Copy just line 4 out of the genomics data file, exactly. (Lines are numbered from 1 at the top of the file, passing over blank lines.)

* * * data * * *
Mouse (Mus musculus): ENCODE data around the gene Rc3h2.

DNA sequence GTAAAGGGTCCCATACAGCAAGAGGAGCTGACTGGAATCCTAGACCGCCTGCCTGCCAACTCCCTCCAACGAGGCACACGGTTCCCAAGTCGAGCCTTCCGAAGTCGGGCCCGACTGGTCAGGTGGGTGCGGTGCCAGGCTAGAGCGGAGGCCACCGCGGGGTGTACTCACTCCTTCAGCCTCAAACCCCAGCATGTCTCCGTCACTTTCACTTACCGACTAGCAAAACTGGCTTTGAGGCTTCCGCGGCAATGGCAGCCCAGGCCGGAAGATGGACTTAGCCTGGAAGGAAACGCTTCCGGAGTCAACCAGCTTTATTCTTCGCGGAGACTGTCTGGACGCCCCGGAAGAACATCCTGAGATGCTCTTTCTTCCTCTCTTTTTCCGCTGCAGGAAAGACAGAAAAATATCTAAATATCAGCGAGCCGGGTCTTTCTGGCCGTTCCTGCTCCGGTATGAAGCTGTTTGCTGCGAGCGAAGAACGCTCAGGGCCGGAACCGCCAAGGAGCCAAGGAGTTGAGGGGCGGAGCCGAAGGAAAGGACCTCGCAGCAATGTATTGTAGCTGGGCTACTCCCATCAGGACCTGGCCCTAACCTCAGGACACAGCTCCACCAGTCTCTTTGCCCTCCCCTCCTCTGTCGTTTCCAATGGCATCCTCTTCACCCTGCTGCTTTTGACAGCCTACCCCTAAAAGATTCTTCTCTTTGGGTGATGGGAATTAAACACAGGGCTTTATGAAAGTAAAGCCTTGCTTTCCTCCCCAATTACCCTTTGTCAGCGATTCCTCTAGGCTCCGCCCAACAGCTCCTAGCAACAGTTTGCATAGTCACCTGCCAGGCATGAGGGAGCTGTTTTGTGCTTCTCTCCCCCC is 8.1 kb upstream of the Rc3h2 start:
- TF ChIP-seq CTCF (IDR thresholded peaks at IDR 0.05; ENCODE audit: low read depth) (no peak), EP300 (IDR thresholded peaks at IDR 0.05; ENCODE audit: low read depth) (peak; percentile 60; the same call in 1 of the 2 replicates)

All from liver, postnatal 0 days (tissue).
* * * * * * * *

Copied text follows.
All from liver, postnatal 0 days (tissue).